Pray the Word
II Timothy 3:16-17—All Scripture is inspired by God and is useful to teach us what is true and to make us realize what is wrong in our lives. It corrects us when we are wrong and teaches us to do what is right. God uses it to prepare and equip his people to do every good work.
We are about to look into the reality of allowing the Word of God to provide the framework of our thoughts when we pray.
I have found that many avoid public prayer meetings of any kind because they have the notion that, in some way, they need to be eloquent like some aged saint. Sadly, at times we can give the impression that praying somehow is a bit of a speech contest. Nothing could be further from the truth, and we must let Jesus take them by the hand and give them His words to pray back to Him. When the child of God repeats the Word of God back to God, the Spirit of God prays through the Son of God and he is heard because he is praying in the will of God (I John 5:14).
Pray the Word
The following is an excerpt from When I Don’t Deserve God by John Piper.
The main method of prayer in the fight for joy is to pray the Word of God. That is, to read or recite the Word and turn it into prayer as you go. Most people (certainly including me) do not have the power of mind to look at nothing and yet offer up to God significant spiritual desires for any length of time. I suspect this has always been the case. To pray for longer than a few minutes in a God-centered, Christ-exalting way requires the help of God’s Spirit, and the Spirit loves to help by the Word he inspired.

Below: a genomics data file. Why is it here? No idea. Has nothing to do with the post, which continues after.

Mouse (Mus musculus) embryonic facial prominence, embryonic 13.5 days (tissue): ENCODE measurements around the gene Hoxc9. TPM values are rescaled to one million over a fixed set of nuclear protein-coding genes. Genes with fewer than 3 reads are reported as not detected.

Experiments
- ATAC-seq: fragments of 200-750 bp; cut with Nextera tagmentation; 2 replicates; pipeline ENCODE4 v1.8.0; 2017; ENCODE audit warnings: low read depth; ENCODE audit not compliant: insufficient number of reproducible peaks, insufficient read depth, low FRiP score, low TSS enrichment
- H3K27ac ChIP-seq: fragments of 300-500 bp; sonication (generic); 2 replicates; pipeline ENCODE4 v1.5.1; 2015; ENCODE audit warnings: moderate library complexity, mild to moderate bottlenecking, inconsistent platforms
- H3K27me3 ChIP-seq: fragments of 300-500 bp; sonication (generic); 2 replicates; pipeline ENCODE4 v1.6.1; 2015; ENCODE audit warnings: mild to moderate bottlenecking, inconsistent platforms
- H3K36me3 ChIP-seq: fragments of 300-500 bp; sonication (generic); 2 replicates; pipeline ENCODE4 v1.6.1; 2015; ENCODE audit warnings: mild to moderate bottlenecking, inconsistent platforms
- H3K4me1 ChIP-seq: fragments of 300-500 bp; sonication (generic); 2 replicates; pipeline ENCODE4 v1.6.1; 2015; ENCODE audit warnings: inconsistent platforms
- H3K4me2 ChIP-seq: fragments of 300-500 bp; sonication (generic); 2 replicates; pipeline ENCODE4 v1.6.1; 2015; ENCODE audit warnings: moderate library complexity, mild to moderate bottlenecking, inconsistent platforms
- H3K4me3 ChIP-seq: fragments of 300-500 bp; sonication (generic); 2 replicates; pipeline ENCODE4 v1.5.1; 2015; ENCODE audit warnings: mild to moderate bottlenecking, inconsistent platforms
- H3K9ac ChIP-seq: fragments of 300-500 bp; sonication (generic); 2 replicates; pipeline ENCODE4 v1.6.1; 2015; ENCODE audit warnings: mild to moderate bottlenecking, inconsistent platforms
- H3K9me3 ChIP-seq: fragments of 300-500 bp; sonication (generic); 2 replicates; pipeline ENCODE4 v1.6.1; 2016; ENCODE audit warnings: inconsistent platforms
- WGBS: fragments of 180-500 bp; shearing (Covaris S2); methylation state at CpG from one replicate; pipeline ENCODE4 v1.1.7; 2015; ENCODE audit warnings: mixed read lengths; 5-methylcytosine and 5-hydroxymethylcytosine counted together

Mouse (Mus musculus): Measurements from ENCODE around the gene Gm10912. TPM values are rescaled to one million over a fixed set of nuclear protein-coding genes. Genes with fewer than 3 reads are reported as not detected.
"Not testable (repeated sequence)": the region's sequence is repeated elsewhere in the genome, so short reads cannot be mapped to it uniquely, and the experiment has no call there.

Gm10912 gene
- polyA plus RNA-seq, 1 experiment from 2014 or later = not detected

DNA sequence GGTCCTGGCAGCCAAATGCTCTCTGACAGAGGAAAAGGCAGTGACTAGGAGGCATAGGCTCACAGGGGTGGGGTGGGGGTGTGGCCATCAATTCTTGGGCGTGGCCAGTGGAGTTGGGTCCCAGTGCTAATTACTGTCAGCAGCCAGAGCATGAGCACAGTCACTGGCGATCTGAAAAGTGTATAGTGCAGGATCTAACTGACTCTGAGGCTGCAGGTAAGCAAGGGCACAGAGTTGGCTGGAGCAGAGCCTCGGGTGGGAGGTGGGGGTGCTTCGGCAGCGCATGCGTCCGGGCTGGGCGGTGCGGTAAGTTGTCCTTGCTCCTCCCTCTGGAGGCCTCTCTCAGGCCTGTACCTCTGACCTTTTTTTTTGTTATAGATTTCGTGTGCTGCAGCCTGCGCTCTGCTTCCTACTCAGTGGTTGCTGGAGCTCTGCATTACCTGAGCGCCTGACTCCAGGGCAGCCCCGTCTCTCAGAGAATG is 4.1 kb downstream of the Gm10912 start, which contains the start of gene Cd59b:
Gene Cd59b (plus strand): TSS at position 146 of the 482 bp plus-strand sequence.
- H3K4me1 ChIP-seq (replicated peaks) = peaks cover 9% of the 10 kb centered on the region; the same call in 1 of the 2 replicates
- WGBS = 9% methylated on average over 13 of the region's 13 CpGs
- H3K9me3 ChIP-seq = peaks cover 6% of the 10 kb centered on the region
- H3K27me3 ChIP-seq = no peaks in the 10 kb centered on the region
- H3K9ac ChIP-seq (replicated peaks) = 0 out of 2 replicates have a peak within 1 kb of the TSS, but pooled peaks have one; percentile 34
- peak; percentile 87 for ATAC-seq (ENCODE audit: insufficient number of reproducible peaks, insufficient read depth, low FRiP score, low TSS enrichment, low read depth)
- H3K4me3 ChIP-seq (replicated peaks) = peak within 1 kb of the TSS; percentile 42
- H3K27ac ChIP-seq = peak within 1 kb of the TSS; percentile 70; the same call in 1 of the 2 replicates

This is the central method of prayer that I believe most earnest Christians have discovered: “to meditate on the Word of God . . . turning all, as I go into prayer.” Someone may ask “How can I spend an hour in prayer? I’m done asking for what I need in five or ten minutes.” I answer: Take a passage of Scripture and start reading it slowly. After each sentence, pause and go back and turn what you read into prayer. In this way you can pray as long as you can read. You may pray all day.
Here are some points to consider as we pray on the foundation of objective truth.
• Rescue prayer from being only a monologue of human thoughts.
• Participate with God in His Word.
• Prayer will always be boring if it is only a monologue.
• We pray best with our Bibles open.
• We can be transformed in the place of prayer.
• Scripture meditation can be considered praying (Joshua 1:8; Psalm 1:1-3; Jeremiah 15:16).
Oswald Chambers in his book, If You Will Ask, says “The purpose of prayer is not to get healed, get a job, get our house sold, or get whatever else we want. It is to get the life of God in us. Prayer does not change things, it changes me, and then I change things.”
Consider the influence of two simple, straight forward Scriptures.
Psalm 27:4—One thing I have desired of the Lord,
That will I seek:
That I may dwell in the house of the Lord
All the days of my life,
To behold the beauty of the Lord,
And to inquire in His temple.
II Corinthians 3:18—But we all, with unveiled face, beholding as in a mirror the glory of the Lord, are being transformed into the same image from glory to glory, just as by the Spirit of the Lord.
We look like what we look at or as some would say, “We become what we behold.” That’s how prayer works on an individual and corporate level. Warren Wiersbe said it well.
When the child of God looks into the Word of God and sees the Son of God, he is changed by the Spirit of God into the image of God for the glory of God.
Transforming gospel prayer happens when believers pray God’s truth into their lives—agreeing together with humble, repentant hearts.
From Belief to Behavior
• Choose the area of need in the body.
• Find supporting Scripture which addresses the need.
• Agree together about the Scripture in oneness before the Lord.
• Rejoice that your prayer was heard.
• Believe God for the coming changes.